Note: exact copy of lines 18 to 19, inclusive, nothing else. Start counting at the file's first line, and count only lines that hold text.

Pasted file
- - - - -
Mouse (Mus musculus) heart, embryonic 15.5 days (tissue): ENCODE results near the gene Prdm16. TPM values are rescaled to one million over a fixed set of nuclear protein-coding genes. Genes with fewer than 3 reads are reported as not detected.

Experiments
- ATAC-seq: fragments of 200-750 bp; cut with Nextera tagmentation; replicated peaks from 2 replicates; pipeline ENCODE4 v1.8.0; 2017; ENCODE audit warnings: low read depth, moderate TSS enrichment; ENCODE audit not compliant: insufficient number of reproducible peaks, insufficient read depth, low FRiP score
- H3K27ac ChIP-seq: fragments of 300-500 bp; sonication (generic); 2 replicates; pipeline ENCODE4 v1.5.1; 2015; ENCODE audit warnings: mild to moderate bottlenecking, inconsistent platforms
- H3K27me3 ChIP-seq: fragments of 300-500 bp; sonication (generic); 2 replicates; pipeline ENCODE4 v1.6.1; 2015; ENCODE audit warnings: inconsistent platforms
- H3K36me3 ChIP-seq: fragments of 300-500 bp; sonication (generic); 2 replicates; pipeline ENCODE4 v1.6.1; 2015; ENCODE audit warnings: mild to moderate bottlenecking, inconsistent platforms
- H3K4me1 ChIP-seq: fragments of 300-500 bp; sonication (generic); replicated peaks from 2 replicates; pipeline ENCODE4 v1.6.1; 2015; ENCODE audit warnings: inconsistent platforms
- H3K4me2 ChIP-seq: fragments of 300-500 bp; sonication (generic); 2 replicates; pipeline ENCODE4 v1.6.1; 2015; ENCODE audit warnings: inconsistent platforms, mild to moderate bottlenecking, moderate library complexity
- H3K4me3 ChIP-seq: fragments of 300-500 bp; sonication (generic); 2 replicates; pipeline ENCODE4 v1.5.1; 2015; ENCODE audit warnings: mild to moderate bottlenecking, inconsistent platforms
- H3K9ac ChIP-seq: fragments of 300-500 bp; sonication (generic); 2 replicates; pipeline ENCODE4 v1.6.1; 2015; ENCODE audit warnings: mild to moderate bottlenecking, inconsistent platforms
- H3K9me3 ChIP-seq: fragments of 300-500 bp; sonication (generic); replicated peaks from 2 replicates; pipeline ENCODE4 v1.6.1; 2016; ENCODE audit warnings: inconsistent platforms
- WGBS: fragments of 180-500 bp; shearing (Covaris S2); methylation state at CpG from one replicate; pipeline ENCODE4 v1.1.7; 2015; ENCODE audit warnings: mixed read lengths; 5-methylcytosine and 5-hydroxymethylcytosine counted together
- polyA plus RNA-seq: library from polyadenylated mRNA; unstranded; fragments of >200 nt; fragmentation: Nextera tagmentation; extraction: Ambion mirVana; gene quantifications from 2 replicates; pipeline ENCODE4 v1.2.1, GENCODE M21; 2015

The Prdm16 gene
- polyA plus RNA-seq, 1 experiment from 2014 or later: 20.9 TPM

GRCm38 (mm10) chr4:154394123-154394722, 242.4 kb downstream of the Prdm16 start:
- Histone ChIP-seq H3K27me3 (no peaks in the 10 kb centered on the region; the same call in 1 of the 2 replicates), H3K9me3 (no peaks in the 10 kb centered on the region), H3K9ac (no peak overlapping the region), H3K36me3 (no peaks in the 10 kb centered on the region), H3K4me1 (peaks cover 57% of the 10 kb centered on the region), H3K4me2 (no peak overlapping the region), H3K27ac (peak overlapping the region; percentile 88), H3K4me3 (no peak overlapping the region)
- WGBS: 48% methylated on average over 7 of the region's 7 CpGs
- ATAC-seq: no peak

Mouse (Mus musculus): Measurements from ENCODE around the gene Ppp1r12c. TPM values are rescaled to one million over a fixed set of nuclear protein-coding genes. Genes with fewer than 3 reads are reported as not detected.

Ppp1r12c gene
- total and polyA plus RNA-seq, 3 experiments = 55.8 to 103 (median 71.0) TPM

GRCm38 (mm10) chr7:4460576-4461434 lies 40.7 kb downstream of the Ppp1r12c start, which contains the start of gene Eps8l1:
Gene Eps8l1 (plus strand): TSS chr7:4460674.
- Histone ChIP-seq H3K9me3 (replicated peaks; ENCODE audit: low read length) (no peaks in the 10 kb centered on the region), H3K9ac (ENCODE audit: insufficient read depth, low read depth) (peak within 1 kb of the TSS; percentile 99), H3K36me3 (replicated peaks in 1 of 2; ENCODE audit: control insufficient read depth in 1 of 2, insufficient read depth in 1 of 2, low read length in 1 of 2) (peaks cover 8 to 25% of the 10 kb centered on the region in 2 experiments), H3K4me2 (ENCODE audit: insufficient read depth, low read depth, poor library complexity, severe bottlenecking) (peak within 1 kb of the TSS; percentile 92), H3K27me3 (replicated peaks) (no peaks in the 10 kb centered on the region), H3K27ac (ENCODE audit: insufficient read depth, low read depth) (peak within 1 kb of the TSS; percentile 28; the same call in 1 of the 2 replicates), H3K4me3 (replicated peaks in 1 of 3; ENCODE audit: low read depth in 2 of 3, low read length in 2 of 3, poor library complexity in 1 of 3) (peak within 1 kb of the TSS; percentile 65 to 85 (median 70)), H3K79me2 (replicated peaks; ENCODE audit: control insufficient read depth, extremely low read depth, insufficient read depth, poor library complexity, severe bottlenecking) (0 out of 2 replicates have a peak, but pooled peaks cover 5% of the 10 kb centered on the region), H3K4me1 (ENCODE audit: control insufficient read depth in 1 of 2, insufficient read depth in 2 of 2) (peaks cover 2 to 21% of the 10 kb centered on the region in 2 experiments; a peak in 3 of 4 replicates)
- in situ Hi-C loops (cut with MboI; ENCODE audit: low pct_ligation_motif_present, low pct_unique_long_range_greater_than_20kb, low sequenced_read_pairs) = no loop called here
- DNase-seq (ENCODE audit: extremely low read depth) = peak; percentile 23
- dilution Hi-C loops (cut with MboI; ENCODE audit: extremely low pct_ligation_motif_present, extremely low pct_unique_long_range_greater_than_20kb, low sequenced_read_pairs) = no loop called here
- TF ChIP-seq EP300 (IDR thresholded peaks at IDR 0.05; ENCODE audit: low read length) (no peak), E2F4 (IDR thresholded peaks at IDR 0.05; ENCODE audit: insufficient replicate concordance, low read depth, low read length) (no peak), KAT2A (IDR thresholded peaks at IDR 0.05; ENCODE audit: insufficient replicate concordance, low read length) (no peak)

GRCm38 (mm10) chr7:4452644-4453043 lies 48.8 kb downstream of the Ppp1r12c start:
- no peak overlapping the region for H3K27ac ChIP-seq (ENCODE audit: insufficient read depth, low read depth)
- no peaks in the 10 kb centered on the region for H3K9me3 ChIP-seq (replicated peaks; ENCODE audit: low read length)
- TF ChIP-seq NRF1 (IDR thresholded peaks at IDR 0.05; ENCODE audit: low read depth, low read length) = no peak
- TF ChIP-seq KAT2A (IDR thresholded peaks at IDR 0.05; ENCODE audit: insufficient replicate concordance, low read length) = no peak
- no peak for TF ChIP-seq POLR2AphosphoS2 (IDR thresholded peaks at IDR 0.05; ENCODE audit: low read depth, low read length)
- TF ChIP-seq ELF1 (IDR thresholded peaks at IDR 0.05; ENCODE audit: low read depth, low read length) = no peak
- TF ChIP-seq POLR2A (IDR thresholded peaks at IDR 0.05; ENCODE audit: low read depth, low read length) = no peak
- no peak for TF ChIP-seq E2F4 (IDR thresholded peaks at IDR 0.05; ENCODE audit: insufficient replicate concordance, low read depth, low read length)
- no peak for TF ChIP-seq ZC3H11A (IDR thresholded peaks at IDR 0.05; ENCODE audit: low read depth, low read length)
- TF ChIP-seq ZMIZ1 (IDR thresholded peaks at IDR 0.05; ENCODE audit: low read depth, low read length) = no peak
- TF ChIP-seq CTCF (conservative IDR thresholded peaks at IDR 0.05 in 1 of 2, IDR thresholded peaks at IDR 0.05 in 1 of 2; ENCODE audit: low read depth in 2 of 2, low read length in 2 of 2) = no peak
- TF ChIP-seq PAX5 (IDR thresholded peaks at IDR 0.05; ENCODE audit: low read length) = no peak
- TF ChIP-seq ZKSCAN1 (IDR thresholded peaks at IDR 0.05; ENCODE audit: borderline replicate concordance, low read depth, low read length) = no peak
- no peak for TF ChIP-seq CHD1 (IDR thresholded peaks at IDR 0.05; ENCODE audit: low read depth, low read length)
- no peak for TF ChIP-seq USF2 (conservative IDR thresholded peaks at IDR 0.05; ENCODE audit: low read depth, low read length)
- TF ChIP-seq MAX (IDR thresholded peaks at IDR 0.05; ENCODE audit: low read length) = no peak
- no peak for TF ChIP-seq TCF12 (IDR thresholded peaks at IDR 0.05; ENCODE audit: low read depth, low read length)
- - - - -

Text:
- WGBS: 48% methylated on average over 7 of the region's 7 CpGs
- ATAC-seq: no peak